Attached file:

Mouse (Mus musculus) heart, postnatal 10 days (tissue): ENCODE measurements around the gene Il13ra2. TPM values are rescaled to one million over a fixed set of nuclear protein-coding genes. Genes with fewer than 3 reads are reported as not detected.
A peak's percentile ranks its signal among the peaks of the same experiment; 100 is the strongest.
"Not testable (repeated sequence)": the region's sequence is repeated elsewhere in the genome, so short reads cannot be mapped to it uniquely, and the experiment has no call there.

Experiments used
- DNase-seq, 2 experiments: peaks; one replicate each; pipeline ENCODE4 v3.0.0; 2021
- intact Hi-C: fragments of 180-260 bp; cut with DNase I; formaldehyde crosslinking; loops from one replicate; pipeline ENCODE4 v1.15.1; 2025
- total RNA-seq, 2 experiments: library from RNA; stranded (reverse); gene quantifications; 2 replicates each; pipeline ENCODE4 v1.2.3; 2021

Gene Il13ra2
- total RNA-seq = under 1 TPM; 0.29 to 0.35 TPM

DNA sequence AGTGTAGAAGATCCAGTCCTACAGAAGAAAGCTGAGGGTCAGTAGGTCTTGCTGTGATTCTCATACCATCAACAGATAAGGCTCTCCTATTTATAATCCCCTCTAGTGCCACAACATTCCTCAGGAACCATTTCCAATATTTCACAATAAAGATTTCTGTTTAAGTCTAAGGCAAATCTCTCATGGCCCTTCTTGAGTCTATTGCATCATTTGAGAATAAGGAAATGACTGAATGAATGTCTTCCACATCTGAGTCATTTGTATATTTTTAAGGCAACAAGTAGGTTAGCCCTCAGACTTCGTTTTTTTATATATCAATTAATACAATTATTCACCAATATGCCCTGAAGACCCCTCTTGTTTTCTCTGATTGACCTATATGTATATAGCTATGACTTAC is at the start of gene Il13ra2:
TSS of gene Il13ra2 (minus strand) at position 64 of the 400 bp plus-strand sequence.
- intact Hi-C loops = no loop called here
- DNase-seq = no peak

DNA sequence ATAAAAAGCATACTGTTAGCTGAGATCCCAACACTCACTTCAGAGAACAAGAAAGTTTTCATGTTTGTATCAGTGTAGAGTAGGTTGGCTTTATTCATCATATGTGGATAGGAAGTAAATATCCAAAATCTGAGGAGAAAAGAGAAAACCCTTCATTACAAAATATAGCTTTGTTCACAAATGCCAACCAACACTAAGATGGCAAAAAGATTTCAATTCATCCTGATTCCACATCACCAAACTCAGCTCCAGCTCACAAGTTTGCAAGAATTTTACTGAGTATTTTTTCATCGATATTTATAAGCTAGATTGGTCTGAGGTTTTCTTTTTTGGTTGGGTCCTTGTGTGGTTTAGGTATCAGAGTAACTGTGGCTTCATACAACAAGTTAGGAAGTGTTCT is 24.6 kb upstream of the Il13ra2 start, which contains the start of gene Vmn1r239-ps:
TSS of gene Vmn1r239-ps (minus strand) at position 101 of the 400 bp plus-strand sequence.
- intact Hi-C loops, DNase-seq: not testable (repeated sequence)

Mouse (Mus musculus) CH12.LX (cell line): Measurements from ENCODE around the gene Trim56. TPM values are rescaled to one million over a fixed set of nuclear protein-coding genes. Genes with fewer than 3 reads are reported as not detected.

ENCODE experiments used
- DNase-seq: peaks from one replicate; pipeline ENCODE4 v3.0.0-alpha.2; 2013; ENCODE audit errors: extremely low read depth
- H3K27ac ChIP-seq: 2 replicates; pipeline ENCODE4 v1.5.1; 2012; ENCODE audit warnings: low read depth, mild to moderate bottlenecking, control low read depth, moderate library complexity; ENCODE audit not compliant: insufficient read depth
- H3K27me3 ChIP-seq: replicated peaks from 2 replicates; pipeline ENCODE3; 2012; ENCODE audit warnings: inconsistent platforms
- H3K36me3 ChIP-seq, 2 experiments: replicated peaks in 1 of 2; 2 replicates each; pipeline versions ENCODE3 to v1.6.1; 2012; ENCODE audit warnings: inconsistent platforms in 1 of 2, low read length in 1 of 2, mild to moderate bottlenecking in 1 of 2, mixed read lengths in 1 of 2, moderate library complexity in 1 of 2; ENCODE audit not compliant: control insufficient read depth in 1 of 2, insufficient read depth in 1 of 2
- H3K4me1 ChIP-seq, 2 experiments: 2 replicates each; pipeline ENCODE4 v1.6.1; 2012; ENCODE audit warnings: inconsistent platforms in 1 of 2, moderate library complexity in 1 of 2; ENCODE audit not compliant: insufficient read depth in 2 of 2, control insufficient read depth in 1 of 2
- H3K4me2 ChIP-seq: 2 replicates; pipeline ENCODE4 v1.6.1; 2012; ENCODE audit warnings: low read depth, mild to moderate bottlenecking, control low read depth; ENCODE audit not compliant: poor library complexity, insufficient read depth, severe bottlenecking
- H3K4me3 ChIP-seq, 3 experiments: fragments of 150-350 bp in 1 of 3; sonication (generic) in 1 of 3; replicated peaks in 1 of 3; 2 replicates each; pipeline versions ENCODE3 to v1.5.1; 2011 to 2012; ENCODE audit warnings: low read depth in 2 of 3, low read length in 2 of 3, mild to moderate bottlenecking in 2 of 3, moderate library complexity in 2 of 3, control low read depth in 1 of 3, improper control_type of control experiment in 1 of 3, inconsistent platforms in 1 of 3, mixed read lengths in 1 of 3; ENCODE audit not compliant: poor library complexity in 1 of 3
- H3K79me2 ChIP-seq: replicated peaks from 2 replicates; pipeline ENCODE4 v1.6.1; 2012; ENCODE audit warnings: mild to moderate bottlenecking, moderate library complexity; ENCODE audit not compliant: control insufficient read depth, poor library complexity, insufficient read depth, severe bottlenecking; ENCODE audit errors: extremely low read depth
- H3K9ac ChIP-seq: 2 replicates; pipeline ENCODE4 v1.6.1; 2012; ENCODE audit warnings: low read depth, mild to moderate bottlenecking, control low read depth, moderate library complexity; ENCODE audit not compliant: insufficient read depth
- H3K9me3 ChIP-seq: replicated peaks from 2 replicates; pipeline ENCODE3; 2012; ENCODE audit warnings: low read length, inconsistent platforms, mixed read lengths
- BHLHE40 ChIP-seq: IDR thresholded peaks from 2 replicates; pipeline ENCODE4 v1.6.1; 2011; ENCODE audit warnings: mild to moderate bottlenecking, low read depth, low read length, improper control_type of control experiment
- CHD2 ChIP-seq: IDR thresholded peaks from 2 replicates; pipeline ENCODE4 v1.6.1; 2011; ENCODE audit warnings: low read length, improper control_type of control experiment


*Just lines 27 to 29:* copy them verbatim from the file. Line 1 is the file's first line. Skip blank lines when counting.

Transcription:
- H3K9ac ChIP-seq: 2 replicates; pipeline ENCODE4 v1.6.1; 2012; ENCODE audit warnings: low read depth, mild to moderate bottlenecking, control low read depth, moderate library complexity; ENCODE audit not compliant: insufficient read depth
- H3K9me3 ChIP-seq: replicated peaks from 2 replicates; pipeline ENCODE3; 2012; ENCODE audit warnings: low read length, inconsistent platforms, mixed read lengths
- BHLHE40 ChIP-seq: IDR thresholded peaks from 2 replicates; pipeline ENCODE4 v1.6.1; 2011; ENCODE audit warnings: mild to moderate bottlenecking, low read depth, low read length, improper control_type of control experiment